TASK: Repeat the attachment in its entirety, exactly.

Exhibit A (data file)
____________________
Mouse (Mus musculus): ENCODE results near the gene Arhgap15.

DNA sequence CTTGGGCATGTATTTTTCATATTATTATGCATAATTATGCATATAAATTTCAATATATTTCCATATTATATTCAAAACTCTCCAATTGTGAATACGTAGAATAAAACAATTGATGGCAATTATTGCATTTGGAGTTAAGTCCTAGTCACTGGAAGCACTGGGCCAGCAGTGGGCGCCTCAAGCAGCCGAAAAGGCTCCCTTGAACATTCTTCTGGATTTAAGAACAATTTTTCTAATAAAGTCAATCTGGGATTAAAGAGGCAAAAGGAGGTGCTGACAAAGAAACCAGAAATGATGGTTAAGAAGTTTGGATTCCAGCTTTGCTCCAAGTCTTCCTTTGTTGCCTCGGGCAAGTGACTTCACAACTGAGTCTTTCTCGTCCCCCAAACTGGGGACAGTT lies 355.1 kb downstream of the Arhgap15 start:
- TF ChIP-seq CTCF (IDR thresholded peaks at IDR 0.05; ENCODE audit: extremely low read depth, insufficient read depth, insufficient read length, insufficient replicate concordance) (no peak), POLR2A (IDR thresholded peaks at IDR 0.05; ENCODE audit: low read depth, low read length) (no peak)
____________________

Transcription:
Mouse (Mus musculus): ENCODE results near the gene Arhgap15.

DNA sequence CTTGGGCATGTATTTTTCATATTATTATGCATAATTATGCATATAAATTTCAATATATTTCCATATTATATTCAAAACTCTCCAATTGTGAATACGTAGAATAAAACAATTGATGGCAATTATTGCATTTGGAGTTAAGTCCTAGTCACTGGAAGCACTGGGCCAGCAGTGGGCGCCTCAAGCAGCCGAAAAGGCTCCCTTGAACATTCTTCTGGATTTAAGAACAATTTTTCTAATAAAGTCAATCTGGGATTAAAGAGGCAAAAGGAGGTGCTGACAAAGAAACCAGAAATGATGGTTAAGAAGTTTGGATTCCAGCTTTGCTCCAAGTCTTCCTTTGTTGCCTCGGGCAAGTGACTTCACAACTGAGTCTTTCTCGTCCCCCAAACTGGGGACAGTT lies 355.1 kb downstream of the Arhgap15 start:
- TF ChIP-seq CTCF (IDR thresholded peaks at IDR 0.05; ENCODE audit: extremely low read depth, insufficient read depth, insufficient read length, insufficient replicate concordance) (no peak), POLR2A (IDR thresholded peaks at IDR 0.05; ENCODE audit: low read depth, low read length) (no peak)